When the microprocessor encounters a HALT instruction at during MD1 execution of its application program it enters in the MD0 stop mode which corresponds to a classic HALT mode. As detailed in Figure 3, in the mode MD0, the ASC clock management circuit deactivates both the primary oscillator OSC1 and the secondary oscillator OSC2, if although there is no clock signal applied to the CPU (CLK = 0). The microprocessor then has almost zero consumption, the CPU and all peripheral circuits, including the circuits of clock generation CKCT1 and CKCT2, being stopped, except of the AWUCT automatic reactivation circuit.

In the event of an IT interruption in MD0 mode, especially during the internal WUIT interrupt marking the end of the regular automatic reactivation time, the microprocessor enters a low consumption MD2 operating mode electric (LOW PWR).

In MD2 mode, the primary oscillator OSC1 remains deactivated (EN1 = 0), the ASC clock management circuit activating only the secondary oscillator OSC2 (EN2 = 1). The ASC circuit then transmits the second clock signal to the clock input of the CPU (CLK = CK2) as shown schematically in Figure 4. The CPU operation is therefore reactivated. In MD2 mode, the CPU operation is then clocked at the reduced frequency of second clock signal CK2, frequency lower than the frequency CPU working rating. As the frequency of operations of the CPU is the essential factor of power consumption of a microprocessor, the MD2 mode advantageously offers a reduced power consumption relative to operation at the nominal frequency. The overall power consumption of the microprocessor in the operating mode MD2 is located in further reduced by the fact that the main oscillator OSC1, strong consumer, remains off, while the secondary oscillator, only active, is advantageously a low oscillator power consumption.

After reactivating the CPU in MD2 mode, it is able to perform a routine to check the status of inputs / outputs and find out if there are any operations to carry out.

If there is no operation to perform, the CPU can immediately return to HALT mode to save any unjustified power consumption. In a particularly advantageous manner according to the invention, the microprocessor in the operating mode MD2 can both:

  • start the verification routine as soon as the CPU is reactivated at the end of the HALT mode, without waiting for a stabilization delay, since the secondary oscillator OSC2 does not need stabilization time;
  • perform the verification routine at the reduced frequency of the second clock signal, therefore with low power consumption;
  • check as soon as possible if there is no operation to be carried out and, if necessary,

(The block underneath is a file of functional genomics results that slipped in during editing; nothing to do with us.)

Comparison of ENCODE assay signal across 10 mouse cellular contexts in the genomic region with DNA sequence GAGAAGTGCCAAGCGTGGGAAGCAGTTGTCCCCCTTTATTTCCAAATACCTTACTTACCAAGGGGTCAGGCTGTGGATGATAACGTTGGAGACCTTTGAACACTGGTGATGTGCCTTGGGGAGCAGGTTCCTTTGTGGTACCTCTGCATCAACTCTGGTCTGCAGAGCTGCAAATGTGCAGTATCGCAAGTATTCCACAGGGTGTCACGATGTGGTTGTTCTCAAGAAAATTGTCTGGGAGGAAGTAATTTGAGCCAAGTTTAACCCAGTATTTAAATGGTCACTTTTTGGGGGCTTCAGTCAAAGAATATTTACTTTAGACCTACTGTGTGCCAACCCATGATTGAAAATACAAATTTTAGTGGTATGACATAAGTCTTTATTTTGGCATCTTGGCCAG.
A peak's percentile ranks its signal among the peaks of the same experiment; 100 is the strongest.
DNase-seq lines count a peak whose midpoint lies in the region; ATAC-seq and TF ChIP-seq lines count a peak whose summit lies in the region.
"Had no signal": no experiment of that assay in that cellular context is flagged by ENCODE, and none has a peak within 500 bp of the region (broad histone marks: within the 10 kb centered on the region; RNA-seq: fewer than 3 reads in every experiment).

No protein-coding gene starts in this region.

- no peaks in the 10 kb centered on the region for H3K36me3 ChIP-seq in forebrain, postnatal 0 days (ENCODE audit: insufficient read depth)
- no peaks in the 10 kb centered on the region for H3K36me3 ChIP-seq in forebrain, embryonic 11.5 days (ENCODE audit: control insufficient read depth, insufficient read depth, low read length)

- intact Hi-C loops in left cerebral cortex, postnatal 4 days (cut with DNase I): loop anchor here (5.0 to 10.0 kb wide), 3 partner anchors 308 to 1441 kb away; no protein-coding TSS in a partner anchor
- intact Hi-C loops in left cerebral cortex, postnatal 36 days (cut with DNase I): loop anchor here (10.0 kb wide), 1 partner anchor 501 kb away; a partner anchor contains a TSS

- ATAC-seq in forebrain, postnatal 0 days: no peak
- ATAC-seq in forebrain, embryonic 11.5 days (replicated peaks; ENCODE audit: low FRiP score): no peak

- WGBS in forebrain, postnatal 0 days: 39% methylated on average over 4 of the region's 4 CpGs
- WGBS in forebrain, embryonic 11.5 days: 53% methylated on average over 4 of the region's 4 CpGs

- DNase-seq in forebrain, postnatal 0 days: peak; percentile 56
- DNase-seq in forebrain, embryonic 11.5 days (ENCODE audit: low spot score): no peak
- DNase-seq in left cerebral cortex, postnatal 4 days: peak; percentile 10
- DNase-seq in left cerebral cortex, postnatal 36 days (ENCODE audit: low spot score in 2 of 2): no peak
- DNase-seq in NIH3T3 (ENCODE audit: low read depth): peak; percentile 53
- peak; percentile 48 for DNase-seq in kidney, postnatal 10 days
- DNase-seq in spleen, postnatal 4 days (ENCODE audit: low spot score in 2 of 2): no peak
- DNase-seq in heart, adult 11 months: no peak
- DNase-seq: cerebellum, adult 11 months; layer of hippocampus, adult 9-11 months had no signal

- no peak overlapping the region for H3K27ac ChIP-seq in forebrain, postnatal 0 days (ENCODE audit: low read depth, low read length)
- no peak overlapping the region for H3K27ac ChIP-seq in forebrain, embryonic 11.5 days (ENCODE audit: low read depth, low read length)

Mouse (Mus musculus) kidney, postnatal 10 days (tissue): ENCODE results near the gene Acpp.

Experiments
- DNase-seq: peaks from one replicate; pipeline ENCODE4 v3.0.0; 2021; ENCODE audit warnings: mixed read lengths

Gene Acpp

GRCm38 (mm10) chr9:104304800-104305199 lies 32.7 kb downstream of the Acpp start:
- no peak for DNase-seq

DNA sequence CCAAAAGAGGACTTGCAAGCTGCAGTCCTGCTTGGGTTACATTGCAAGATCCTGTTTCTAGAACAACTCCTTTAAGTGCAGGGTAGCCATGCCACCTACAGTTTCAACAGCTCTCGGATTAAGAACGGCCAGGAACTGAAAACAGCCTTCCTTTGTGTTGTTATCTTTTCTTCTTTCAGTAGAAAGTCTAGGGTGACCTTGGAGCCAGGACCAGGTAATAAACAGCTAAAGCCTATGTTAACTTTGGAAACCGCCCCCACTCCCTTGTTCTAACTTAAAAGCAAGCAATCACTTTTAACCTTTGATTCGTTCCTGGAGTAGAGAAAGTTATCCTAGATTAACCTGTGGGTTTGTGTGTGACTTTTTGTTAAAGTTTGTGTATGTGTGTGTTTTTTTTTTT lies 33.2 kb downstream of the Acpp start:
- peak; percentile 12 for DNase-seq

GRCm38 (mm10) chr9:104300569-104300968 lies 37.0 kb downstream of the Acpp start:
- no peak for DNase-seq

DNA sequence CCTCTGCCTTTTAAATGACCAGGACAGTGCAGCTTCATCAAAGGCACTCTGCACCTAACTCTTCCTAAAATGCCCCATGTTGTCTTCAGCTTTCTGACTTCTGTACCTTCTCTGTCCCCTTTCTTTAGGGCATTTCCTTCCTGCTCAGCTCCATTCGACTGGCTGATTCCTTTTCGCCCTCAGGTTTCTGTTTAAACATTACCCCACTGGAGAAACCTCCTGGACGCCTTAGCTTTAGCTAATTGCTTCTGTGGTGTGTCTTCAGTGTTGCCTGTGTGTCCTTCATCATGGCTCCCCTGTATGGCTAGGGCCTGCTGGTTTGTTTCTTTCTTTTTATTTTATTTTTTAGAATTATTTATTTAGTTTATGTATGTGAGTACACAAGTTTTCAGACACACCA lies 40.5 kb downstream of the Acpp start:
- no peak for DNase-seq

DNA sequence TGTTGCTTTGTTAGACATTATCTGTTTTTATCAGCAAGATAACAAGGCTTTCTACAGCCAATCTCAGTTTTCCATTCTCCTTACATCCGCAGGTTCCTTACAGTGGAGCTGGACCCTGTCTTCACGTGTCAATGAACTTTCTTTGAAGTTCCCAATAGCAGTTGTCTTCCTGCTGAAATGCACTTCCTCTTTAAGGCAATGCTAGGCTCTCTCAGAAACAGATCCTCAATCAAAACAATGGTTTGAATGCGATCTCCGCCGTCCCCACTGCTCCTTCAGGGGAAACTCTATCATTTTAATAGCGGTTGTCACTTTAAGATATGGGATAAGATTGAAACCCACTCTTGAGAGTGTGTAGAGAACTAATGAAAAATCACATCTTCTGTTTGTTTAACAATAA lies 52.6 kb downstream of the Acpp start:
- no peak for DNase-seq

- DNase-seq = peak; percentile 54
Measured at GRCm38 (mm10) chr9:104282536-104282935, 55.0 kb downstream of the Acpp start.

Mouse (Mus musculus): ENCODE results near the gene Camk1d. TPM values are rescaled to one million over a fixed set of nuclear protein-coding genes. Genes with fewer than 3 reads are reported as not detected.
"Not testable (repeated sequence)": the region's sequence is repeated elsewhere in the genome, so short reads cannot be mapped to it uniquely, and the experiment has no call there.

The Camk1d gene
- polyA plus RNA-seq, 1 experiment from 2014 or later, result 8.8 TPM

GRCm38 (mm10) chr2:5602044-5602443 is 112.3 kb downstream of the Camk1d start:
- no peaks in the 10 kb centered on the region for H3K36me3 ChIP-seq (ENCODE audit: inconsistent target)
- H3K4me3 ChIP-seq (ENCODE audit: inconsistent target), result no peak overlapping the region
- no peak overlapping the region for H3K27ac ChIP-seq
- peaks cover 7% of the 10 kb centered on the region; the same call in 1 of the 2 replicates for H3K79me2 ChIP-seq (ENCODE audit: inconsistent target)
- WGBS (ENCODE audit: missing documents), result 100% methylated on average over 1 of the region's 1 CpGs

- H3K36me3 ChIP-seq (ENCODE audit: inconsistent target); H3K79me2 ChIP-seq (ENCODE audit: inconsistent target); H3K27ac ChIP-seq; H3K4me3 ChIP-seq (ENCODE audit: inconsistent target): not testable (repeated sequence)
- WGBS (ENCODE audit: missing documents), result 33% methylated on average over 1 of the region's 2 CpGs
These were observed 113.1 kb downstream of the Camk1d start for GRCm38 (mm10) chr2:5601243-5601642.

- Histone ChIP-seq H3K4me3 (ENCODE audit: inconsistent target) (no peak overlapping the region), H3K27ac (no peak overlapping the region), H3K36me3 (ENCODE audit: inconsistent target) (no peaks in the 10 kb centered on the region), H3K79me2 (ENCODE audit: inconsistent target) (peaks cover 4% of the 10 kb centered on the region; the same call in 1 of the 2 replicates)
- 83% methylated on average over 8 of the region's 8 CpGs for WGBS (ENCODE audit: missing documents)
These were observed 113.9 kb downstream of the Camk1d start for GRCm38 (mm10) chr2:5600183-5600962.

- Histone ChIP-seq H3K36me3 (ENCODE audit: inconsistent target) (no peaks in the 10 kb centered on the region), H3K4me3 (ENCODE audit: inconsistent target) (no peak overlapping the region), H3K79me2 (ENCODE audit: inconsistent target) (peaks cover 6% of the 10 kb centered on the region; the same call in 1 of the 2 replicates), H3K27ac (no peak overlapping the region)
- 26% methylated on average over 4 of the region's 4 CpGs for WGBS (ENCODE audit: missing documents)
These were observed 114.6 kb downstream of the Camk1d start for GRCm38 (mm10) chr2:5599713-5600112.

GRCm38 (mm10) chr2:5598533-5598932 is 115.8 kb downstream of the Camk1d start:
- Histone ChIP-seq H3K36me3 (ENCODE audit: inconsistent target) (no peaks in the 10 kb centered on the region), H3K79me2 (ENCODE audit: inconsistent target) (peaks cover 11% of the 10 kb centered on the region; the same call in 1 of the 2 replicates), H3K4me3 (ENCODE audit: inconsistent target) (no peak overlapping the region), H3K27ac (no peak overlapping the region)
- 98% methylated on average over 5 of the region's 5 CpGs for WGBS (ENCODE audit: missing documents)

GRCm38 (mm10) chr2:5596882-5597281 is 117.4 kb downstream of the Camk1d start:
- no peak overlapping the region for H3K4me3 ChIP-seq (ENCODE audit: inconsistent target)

• immediately return to HALT mode, saving as much as possible on power consumption when there is no operation to be performed.

Otherwise, the CPU in the operating mode MD2 connects to a treatment routine JSIR or towards an adequate PGR program routine to perform the operations.

The connection routine indicates whether the processing of instructions should be carried out at full power (PWR) or at reduced power (LOW PWR).

When treatment does not require nominal power (LOW PWR), the CPU remains in the MD2 operating mode in which the ASC clock management circuit activates only the secondary oscillator and transmits the second clock signal to the CPU (CLK = CK2) to clock the operation at the frequency reduced signal CK2.

When processing requires nominal power (PWR) of the microprocessor, it is provided according to the invention to activate the operating at full power after a phase of operation in an MD3 transition mode (SWTCH).

In MD3 mode, as shown in Figures 3 and 4, the two main oscillator circuits OSC1-OSC2 and secondary are activated simultaneously by the management circuit ASC clock (EN1 = EN2 = 1). ASC circuit selects and transmits only the second clock signal at the clock input of the CPU (CLK = CK2). Therefore, in MD3 mode, the operation of the CPU is clocked at the reduced frequency of the second clock signal CK2. During this MD3 mode phase, the oscillator speed main OSC1 stabilizes, as shown in Figure 4. At during the MD3 transient operating mode, the CPU continues execute the program instructions (SOFT EXEC.) at the reduced frequency CK2, pending the end of the delay stabilization of the main oscillator OSC1.

Thus, particularly advantageously, the new MD3 operating mode allows the CPU to perform operations during the oscillator stabilization time main OSC1, and thus avoid downtime during this phase.

When the time required to reach the established regime has elapsed (STAB = 1), operation switches to MD1 mode, corresponding to a normal RUN operating mode at the nominal power (PWR).

In MD1 mode, as detailed in Figures 3 and 4, the clock management circuit ASC maintains activation (EN1 = 1) of the main oscillator OSC1, while the oscillator secondary OSC2 is deactivated (EN2 = 0). The ASC circuit transmits the first clock signal on the CPU clock input (CLK = CK1). Thus in MD1 mode, the operation of the CPU is clocked at nominal frequency of clock signal CK1, therefore at full power.